“It is a difficult conversation because people want to maintain their independence,” Farnum said. “If they talk about they’re going to need help, they’re afraid everyone’s going to gather around them and make decisions for them.” Farnum said one of the biggest misconceptions people have about long-term care is that Medicare is going to pay for it. She recommends older adults educate themselves on investing in a long-term care policy. Home Instead has resources to encourage seniors and their adult children to talk to one another about long-term care plans. Visit www.homeinstead.com for details.
Tony Marciano Reverend
My marriage interrupted my marriage
Dick and Desire Osman, who live in Ballantyne, have been playing Pickleball for four years. They are USA Pickleball Association ambassadors for the Charlotte area. Paul Nielsen/MMHW photos
Pickleball popularity continues to spread by Paul Nielsen firstname.lastname@example.org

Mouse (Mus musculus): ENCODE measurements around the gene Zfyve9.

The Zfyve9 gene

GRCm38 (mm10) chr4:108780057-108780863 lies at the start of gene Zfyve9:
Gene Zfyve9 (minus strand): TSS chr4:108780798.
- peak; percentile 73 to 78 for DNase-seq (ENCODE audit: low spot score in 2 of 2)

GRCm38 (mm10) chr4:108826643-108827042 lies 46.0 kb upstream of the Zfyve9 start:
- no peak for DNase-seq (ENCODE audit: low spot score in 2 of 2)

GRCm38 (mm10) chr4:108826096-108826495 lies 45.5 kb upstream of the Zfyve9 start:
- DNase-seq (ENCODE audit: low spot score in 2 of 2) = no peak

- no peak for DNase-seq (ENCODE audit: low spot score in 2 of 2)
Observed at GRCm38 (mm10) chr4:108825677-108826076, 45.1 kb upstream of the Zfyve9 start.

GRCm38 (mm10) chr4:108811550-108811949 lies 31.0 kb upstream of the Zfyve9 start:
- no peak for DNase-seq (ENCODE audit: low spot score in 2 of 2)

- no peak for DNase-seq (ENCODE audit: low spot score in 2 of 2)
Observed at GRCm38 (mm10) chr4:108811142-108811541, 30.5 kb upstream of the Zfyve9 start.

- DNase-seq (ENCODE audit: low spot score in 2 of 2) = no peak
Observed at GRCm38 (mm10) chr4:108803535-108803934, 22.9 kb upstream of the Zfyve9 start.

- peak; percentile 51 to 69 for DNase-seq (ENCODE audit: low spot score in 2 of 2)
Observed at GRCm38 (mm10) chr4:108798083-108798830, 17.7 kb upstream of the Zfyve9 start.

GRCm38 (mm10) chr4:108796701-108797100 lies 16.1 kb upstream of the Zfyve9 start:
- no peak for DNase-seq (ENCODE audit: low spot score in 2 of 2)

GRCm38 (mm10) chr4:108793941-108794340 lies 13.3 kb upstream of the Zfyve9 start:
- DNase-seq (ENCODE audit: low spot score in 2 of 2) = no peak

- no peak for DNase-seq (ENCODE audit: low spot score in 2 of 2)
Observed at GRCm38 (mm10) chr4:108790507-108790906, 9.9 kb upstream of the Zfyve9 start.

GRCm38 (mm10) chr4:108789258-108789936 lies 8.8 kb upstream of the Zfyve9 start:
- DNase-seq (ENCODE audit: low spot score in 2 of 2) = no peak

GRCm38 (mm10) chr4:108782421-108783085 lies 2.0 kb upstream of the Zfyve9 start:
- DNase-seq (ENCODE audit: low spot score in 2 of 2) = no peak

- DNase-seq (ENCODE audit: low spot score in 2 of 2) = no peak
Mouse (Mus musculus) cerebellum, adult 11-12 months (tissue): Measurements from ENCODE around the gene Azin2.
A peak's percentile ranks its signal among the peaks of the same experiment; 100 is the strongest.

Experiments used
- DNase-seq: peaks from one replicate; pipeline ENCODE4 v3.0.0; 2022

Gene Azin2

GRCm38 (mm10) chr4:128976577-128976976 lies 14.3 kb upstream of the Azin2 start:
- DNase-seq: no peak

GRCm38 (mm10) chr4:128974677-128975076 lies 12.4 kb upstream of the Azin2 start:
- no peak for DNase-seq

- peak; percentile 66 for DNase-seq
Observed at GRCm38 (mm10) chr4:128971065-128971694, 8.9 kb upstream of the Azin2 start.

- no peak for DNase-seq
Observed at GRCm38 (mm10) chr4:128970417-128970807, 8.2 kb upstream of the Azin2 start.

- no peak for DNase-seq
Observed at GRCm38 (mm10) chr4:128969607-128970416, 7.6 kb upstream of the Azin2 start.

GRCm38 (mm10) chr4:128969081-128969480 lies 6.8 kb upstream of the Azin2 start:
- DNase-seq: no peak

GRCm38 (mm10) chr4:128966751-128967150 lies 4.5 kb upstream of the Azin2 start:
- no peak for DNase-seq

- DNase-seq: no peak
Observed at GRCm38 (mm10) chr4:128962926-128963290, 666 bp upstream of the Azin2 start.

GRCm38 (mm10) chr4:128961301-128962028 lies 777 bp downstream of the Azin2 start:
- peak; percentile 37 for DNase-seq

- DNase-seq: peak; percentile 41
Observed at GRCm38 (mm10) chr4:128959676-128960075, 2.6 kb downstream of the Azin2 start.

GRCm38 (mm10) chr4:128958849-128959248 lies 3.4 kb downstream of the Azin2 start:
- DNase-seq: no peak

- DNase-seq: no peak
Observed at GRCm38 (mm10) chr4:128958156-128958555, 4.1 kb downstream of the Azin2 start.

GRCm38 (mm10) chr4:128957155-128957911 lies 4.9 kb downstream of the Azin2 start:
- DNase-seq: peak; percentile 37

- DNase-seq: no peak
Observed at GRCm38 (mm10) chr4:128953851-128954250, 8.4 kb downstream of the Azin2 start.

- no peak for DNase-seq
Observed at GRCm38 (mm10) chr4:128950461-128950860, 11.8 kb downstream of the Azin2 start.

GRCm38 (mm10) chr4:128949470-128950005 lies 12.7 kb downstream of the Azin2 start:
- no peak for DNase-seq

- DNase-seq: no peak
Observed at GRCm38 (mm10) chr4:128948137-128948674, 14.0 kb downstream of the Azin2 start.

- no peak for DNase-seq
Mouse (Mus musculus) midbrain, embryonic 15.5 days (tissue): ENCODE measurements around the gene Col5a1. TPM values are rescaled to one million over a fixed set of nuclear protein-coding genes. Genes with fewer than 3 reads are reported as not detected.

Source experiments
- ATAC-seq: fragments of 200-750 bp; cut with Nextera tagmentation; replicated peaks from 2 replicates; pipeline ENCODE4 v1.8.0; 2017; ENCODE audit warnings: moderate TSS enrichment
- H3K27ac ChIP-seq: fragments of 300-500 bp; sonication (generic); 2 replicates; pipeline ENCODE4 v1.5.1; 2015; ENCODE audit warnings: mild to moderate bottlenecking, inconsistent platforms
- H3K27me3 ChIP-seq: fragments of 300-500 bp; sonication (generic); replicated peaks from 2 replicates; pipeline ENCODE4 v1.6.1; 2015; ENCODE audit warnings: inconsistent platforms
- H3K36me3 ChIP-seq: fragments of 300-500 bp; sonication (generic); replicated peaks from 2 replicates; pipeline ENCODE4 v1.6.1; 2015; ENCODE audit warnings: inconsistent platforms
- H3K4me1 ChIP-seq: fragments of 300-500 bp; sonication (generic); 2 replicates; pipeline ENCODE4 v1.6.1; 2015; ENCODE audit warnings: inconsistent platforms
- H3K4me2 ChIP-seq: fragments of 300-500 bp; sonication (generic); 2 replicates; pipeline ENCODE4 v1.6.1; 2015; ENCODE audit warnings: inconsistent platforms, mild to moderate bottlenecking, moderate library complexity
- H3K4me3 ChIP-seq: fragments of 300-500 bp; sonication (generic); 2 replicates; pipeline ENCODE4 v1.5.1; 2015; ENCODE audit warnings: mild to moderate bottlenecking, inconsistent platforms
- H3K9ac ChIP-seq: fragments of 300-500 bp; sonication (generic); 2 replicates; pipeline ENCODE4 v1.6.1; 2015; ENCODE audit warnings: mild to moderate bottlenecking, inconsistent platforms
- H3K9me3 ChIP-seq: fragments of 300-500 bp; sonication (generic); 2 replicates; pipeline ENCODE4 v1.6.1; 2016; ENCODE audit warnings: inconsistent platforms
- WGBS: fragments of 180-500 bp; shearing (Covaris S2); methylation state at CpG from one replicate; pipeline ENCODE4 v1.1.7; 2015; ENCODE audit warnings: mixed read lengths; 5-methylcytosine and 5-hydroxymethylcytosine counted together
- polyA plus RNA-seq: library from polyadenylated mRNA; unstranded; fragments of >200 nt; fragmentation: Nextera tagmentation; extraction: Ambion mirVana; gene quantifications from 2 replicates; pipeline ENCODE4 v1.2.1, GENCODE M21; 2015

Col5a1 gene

INDIAN TRAIL – As spring break was winding down last week, Carolina Courts was abuzz with activity. One side of the massive indoor complex was full of school-aged children taking part in a basketball clinic that encompassed several courts. The other half of the complex was filled with people playing games on nine “mini” tennis courts. Most of the players on these “mini” courts last enjoyed a spring break from school decades ago but their enthusiasm and competitive spirit matched their younger counterparts across the way at the basketball clinic. But Pickleball, not basketball, was the game at hand. Pickleball – a sport that is a mix of tennis, badminton and ping-pong – is one of the fastest-growing sports in the country. It is especially popular with seniors and those baby boomers quickly approaching retirement. Players use a paddle, which resembles an oversized ping-pong paddle and a hard plastic ball that is very similar to a Whiffle ball. The court is about a third of the size of a tennis court. With less ground to cover, it is perfect for players of all ages and athletic abilities. The smaller court creates a social at-